• Hispanic Americans
  • Native Americans

Finally, what are some examples of cultural appropriation from popular culture? Below are some to consider.

Rock 'N' Roll

In the 1950s, white musicians "invented" rock and roll; however, the musical style was borrowed from Black musicians who never received credit.

Music executives chose to promote white performers over Black performers, reinforcing the idea that cultural appropriation involves impacts on a non-dominant group.

Sweat Lodge

In 2011, motivational entrepreneur James Arthur Ray was convicted of three counts of negligent homicide after the death of three participants in his pseudo sweat lodge. This is an extreme example of the cultural appropriation of Native American traditions.


Do you remember the "voguing" craze made popular by Madonna back in the 1990s? Voguing as a dance actually had its roots in the gay clubs of New York City, and was pioneered by the Black and Latinx communities.

Madonna defends her right to artistic expression but the question remains—how many people still think Madonna invented voguing?

Team Mascots

Major sports teams in the United States and Canada are involved in cultural appropriation because of the names of the teams.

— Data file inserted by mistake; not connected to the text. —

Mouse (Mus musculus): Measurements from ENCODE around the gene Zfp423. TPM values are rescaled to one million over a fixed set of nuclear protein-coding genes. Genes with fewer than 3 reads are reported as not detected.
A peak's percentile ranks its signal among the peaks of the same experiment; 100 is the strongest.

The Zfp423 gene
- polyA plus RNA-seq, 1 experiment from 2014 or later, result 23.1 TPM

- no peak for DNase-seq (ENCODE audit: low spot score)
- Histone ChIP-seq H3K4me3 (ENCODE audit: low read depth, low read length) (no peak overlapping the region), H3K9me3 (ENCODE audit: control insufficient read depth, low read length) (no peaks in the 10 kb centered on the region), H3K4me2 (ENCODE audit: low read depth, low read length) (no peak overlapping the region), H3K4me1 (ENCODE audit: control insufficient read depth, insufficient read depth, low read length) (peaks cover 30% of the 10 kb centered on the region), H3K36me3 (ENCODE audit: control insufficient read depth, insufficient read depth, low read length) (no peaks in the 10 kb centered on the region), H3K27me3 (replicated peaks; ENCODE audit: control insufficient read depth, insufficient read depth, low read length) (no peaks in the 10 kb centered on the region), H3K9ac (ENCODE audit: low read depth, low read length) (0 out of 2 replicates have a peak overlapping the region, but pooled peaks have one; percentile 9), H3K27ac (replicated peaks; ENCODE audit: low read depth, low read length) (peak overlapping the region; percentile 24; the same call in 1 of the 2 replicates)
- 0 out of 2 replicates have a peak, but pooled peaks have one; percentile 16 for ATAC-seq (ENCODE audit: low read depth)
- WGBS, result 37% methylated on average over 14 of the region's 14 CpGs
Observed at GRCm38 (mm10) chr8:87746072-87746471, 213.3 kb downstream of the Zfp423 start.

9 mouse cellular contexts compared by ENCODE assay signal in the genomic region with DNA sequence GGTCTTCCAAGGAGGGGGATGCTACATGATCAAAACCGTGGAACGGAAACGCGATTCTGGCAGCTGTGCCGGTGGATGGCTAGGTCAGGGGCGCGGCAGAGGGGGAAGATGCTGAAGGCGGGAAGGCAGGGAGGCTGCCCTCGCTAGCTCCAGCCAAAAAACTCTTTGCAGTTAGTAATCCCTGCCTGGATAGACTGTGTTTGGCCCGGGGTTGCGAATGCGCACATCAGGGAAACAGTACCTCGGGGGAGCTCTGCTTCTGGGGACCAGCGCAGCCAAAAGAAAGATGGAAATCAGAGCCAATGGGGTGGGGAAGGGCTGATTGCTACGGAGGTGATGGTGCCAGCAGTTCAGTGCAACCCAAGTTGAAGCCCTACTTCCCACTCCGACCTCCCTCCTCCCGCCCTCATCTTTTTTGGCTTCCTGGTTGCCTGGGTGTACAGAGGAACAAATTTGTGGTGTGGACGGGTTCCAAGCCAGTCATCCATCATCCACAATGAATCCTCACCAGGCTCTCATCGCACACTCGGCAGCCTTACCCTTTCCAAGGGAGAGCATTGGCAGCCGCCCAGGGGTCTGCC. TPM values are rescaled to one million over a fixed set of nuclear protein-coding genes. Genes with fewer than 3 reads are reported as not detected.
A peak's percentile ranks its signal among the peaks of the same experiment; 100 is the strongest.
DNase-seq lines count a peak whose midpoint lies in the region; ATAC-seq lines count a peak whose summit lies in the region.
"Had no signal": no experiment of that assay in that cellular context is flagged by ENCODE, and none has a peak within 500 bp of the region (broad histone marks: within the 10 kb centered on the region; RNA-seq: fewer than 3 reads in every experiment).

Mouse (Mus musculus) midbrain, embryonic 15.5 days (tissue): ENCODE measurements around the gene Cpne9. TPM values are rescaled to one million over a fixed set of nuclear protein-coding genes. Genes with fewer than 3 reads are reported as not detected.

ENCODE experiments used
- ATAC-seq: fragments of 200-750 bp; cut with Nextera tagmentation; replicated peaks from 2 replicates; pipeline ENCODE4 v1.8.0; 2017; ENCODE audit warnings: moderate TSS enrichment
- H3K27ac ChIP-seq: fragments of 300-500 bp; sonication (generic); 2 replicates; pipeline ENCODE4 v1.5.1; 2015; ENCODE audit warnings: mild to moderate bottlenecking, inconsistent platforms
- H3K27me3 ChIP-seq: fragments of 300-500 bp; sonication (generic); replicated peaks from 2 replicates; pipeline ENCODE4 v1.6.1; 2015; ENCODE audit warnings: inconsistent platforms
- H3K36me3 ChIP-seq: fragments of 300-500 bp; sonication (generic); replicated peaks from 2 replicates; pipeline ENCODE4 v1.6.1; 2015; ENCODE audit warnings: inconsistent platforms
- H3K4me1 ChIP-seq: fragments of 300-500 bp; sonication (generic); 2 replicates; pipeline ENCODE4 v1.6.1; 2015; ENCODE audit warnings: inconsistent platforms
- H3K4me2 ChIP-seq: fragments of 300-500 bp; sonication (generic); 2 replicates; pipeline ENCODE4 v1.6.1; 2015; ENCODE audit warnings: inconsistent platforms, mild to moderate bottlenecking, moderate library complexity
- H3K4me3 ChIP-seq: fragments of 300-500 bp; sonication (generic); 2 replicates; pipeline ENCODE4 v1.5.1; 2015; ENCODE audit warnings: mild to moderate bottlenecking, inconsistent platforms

Past and present team name examples include the Chicago Blackhawks, Cleveland Indians, Washington Redskins, and Edmonton Eskimos. (The Redskins and Eskimos are both undergoing a name change as of the time of this writing)

Redskin is a derogatory term for indigenous people and the term Eskimo has been rejected by the Inuit community. Once again, if you aren't sure if something is cultural appropriation, you need look no further than the reaction of the group from whom the cultural element was taken.

How to Know If Something Is Cultural Appropriation

Are you unsure how to decide if something is cultural appropriation? Here are some questions to ask yourself in this situation:

  • What is your goal with what you are doing?
  • Are you following a trend or exploring the history of a culture?
  • Are you deliberately trying to insult someone's culture or being respectful?
  • Are you purchasing something that is a reproduction of a culture or an original? (e.g., artwork)
  • How would people from the culture you are borrowing an item from feeling about what you are doing?